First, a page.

Failure to reassess ejection fraction after acute myocardial infarction in potential implantable cardioverter/defibrillator candidates: Insights from the Translational Research Investigating Underlying disparities in acute Myocardial infarction Patients' Health Status (TRIUMPH) registry

Amy Leigh Miller, Kensey Gosch, Stacie L. Daugherty, Saif Rathore, Pamela N. Peterson, Eric D. Peterson, P. Michael Ho, Paul S. Chan, David E. Lanfear, John A. Spertus, Tracy Y. Wang

Research output: Contribution to journalArticlepeer-review

Abstract

Background Current practice guidelines advocate delaying assessment of primary prevention implantable cardioverter/defibrillator (ICD) candidacy at least 40 days after an acute myocardial infarction (AMI) because early ICD implantation after AMI has not demonstrated survival benefit. The rate at which interval reassessment of left ventricular ejection fraction (LVEF) occurs in potential primary prevention ICD candidates is unknown. Methods We examined patients with AMI in the TRIUMPH registry with inhospital LVEF <40% discharged alive after their index presentation, excluding patients with a prior ICD and those who declined ICD during the index admission or were discharged to hospice. We conducted multivariable Poisson modeling to identify independent factors associated with LVEF reassessment by 6 months after AMI. Results Of the 533 patients meeting the inclusion criteria, only 187 (35.1%) reported LVEF reassessment in the first 6 months after AMI and only 13 patients (2.4%) underwent ICD implantation by 1 year. In multivariable analysis, early cardiology follow-up after AMI was associated with a higher likelihood of LVEF reassessment (odds ratio 1.16, 95% confidence interval 1.06-1.28), whereas uninsured status and cardiologist-driving inpatient medical decision making were associated with a lower likelihood of LVEF reassessment (odds ratios 0.84 [95% CI 0.74-0.96] and 0.78 [95% CI 0.68-0.91], respectively). Conclusions In contemporary practice, almost 2 of 3 potential primary prevention ICD candidates did not report follow-up LVEF evaluation, with a very low rate of ICD implantation at 1 year. These results suggest an important gap in quality, highlighting the need for better transitions of care.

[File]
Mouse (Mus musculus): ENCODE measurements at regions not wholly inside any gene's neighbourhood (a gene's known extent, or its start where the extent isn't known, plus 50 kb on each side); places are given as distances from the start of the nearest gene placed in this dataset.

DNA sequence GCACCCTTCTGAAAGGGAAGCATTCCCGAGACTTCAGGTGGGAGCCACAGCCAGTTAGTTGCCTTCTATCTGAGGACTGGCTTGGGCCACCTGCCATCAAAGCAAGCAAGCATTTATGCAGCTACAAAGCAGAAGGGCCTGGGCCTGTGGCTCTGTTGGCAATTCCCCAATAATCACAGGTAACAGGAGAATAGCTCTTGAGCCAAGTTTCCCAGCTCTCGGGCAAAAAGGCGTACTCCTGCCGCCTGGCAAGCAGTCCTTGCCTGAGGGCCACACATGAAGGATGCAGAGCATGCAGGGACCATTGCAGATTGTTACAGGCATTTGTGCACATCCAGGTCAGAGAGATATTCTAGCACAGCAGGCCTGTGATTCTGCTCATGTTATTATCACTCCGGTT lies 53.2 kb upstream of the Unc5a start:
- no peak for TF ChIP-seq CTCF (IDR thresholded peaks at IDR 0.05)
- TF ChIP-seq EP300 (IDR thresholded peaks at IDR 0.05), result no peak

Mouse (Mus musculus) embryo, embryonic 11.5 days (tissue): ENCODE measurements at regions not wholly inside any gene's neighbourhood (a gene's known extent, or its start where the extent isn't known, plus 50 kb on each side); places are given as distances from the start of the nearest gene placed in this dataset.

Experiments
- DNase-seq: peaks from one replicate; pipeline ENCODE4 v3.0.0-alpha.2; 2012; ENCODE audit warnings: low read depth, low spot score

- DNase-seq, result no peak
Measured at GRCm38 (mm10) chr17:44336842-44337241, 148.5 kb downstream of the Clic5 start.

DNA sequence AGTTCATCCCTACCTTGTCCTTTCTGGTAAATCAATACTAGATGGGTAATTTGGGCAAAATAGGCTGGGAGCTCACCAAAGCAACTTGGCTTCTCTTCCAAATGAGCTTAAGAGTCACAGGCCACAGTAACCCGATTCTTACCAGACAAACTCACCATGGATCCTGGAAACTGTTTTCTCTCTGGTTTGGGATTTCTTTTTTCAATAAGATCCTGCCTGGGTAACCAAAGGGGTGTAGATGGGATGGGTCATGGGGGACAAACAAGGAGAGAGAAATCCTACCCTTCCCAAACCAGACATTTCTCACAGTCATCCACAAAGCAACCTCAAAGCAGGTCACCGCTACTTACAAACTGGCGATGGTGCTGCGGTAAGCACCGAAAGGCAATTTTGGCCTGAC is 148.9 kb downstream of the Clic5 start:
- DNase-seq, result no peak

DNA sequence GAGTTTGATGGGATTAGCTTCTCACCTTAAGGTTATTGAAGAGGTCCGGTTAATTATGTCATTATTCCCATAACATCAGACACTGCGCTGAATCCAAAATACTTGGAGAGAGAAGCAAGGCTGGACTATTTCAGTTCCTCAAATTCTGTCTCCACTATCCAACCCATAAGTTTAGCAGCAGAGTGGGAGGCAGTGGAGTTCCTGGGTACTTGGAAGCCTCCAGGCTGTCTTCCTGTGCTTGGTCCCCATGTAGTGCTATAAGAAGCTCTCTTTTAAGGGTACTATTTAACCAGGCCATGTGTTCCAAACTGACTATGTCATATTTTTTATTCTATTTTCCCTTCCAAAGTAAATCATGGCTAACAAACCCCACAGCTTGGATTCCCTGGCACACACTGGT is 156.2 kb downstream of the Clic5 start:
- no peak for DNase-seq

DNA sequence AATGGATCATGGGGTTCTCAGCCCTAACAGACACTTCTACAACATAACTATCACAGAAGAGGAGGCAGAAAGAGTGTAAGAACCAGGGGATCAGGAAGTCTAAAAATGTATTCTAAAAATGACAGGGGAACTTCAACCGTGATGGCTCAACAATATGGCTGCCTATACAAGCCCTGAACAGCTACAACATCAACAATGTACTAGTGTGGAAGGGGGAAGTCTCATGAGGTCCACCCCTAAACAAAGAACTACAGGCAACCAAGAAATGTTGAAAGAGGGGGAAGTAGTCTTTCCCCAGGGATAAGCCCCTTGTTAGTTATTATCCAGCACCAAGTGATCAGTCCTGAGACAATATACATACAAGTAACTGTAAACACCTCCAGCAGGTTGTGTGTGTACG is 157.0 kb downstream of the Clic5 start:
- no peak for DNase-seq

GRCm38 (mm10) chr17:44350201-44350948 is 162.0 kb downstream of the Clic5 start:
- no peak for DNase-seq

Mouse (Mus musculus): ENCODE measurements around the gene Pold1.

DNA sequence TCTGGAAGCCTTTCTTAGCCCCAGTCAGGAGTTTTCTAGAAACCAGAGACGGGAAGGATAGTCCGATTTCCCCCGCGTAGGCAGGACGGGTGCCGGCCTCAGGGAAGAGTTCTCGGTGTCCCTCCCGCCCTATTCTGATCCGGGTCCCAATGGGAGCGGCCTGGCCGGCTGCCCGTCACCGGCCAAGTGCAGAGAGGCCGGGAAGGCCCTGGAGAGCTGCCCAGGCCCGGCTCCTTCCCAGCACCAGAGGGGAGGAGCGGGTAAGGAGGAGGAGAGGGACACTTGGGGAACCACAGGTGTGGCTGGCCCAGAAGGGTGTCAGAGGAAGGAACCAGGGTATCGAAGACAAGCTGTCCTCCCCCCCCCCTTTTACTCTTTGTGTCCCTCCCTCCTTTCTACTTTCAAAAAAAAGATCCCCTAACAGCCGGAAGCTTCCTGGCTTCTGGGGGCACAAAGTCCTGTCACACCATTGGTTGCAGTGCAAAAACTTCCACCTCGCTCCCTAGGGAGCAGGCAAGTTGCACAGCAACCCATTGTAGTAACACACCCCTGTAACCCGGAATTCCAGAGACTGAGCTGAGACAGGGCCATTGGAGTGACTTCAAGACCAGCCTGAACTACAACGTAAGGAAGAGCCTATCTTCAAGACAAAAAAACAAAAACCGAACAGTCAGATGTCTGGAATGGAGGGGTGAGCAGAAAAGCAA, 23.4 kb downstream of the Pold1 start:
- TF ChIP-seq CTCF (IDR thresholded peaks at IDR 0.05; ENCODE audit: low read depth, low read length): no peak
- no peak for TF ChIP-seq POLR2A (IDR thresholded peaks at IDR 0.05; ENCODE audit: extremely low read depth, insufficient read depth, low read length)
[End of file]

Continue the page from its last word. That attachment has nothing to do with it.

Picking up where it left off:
Original languageEnglish (US)
Pages (from-to)737-743
Number of pages7
JournalAmerican heart journal
Volume166
Issue number4
DOIs
StatePublished - Oct 2013
Externally publishedYes

ASJC Scopus subject areas

  • Cardiology and Cardiovascular Medicine

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